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Re: Unclear: CVS and Subversion repository difference.

From: Servico Tpd Rodrigo Alfonso Menezes Madera <tpd.madera_at_telefonica.com.br>
Date: 2005-06-17 21:57:24 CEST

Wow... Im not alone.

Its nice to see that soo many people have soo many different opinions. And
thanks to this, I have reached a veredict.

Looks like Im not the only person with these strange feelings over the
one-and-only Repository. I guess that Ill be using separate ones until I
can get the theory settled on my head. All that branching talk still makes
me dizzy. And I sure love a meaningful revision numer. Versions are another
thing alright, but revisions are important to me.

Since having a separate repository, as we all saw, has the advantage of
separating user access rights without the need for other programs, I saw it
as a healthy benefit. Besides the fact that the release number _is_
meaningful to some people, I have come to notice that this is yet another
recursive discussion, of the same kind of religious, sports, and C/C++
code style discussions.

I really like to stand for what I believe in, unless someone tells me
something that makes rethink and makes me understand things better. So
until that happens (until I read a decent book on branching and how to
become release-independent) Ill create different repositories for my
projects. Its the way I see it natural.

Thanks to all,

P.S. Ben, is there a book teaching all these concepts (besides the
subversion one)?

                      Collins-Sussman Para: "Rule, Chris" <Chris.Rule@tbe.com>
                      <sussman@collab. cc: <ed.wittmann@fiserv.com>, <users@subversion.tigris.org>
                      net> Assunto: Re: Unclear: CVS and Subversion repository difference.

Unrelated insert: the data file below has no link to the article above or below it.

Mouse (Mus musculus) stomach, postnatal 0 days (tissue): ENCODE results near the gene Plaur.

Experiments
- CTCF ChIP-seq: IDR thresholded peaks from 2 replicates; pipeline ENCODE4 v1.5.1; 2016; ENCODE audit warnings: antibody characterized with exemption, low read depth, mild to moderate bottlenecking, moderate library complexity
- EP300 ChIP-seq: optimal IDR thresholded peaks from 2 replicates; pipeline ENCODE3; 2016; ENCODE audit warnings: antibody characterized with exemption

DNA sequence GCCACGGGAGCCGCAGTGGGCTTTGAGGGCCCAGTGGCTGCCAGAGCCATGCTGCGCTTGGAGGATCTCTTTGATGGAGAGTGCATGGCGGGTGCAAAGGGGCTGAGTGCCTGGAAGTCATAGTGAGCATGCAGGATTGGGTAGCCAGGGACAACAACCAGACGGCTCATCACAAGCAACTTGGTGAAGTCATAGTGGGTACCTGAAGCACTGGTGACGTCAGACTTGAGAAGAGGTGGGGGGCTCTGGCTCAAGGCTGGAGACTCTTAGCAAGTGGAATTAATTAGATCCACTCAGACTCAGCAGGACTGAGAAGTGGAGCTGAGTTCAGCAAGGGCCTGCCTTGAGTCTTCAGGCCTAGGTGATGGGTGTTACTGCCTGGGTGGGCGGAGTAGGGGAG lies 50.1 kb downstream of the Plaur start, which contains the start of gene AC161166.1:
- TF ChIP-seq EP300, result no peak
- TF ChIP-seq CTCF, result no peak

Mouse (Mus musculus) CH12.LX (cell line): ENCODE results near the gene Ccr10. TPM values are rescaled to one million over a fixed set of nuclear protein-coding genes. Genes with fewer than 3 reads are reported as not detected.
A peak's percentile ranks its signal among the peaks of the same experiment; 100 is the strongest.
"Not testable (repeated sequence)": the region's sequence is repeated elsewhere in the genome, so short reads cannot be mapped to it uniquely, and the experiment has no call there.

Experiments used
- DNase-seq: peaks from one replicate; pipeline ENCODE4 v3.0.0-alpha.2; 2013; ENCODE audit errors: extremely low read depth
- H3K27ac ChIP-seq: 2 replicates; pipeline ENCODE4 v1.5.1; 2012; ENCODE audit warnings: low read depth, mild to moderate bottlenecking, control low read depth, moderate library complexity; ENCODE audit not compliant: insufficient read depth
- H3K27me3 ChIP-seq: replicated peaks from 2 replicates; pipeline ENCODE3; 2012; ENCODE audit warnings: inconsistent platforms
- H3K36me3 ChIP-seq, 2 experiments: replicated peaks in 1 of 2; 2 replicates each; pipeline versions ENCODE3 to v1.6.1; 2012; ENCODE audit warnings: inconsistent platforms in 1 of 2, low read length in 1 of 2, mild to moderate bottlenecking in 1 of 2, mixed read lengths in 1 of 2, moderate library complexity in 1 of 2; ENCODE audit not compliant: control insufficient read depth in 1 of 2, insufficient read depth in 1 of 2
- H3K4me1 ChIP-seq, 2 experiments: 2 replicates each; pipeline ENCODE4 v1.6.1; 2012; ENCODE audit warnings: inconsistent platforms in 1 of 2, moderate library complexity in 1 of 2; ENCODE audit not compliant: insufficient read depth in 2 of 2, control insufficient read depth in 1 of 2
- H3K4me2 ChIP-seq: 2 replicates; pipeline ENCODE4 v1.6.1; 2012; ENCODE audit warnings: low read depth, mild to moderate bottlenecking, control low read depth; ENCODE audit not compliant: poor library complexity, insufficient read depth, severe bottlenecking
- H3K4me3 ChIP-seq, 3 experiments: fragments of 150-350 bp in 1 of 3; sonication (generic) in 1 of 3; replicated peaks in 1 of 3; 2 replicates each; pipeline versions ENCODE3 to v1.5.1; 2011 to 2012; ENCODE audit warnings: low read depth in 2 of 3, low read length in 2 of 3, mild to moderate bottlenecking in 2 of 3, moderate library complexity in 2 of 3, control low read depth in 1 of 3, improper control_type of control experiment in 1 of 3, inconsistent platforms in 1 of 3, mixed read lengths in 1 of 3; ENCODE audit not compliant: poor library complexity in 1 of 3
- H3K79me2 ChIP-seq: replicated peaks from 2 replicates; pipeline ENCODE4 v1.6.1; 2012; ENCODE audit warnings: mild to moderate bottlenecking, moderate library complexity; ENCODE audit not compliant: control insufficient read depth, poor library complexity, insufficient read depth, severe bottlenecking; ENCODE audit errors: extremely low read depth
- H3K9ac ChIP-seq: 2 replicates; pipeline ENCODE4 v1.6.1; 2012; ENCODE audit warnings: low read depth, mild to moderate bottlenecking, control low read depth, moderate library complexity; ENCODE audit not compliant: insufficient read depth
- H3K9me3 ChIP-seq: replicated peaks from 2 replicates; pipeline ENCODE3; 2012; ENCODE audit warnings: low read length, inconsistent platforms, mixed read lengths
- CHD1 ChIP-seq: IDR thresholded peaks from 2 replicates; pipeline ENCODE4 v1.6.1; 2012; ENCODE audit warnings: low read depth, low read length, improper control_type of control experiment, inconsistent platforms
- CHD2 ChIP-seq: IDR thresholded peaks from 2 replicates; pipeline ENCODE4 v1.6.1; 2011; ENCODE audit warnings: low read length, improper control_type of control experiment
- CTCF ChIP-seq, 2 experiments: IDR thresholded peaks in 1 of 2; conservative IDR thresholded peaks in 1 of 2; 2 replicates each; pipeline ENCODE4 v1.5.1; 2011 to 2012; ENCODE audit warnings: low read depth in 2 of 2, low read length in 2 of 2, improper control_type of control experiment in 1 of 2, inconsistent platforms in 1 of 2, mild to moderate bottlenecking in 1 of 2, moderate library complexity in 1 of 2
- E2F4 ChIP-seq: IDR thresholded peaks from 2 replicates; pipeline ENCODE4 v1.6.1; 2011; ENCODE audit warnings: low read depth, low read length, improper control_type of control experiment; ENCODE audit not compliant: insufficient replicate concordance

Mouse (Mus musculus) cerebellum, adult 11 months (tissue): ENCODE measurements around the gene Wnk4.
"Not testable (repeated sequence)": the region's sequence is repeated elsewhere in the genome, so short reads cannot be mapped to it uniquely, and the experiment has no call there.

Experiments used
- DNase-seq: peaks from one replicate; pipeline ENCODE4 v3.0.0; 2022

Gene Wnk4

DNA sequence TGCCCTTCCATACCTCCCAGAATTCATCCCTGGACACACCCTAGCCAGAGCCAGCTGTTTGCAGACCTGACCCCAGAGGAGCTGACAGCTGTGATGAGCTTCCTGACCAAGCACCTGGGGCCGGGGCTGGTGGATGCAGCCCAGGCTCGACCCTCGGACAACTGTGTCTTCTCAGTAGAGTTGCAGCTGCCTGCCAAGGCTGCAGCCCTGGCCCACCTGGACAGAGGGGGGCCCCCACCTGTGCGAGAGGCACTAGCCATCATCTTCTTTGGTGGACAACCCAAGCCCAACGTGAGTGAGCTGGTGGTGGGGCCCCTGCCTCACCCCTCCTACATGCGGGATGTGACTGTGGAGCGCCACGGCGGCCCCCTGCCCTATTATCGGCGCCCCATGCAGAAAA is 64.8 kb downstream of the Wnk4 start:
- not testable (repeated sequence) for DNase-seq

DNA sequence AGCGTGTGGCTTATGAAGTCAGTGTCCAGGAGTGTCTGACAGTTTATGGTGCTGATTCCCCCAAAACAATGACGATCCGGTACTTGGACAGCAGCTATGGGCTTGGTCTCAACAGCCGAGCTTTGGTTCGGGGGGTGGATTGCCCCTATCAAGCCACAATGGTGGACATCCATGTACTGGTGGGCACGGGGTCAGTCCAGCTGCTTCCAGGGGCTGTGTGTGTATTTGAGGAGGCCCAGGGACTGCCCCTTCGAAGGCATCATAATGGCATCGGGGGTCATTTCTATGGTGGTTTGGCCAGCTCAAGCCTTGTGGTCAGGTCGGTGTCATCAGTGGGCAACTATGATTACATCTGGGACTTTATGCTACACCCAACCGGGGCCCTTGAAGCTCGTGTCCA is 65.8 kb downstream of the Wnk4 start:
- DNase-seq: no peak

17/06/2005 15:59

On Jun 17, 2005, at 1:30 PM, Rule, Chris wrote:

> After reading all the posts on this subject and pondering, I think
> I've
> come to the conclusion that if revision numbers are going to be
> used in
> any communication with end users of the product, then the version
> releases has to include what revision it came from. The end users also
> assume (or have to be told) that revision numbers always increase.
> That
> way, if they see that a particular bug was fixed in revision 1234 but
> they have version 12 that came from revision 1200, then they
> automatically know they don't have the fix. Without the revision
> number
> association to the version, the note that a bug was fixed in
> revision x
> is meaningless to them.

This is an overly simplistic model. It assumes that the 'project' is
a single directory in the repository that progresses forever into the

Most software uses branches and tags for release management. That
means software comes from long-lived branches, which are themselves
independent directories in the repository.

In other words, in the case of Subversion itself, it's meaningless
for someone to say, "I have revision 1200 of the svn client!"
Revision 1200 of what branch or path? Do you have (r1200, /trunk)?
Or perhaps (r1200, /branches/1.2.x)? Those are two completely
different things. If somebody asks me, "so, does that mean I have
the bug fixed by r1153?", there's no way for me to know. I don't
know which paths were changed in that revision, nor whether that
change was ported to my branch.

The revision number alone isn't enough to point to something in the
repository; you need a (revision, path) pair.

Again, take a look at how Subversion (and many other projects) do
their release management. Global numbers are used to specify
specific commits, but they are *not* used to indicate the "version"
of a piece of software. The *names* of the branches and tags are
used for that:


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Received on Fri Jun 17 21:55:18 2005

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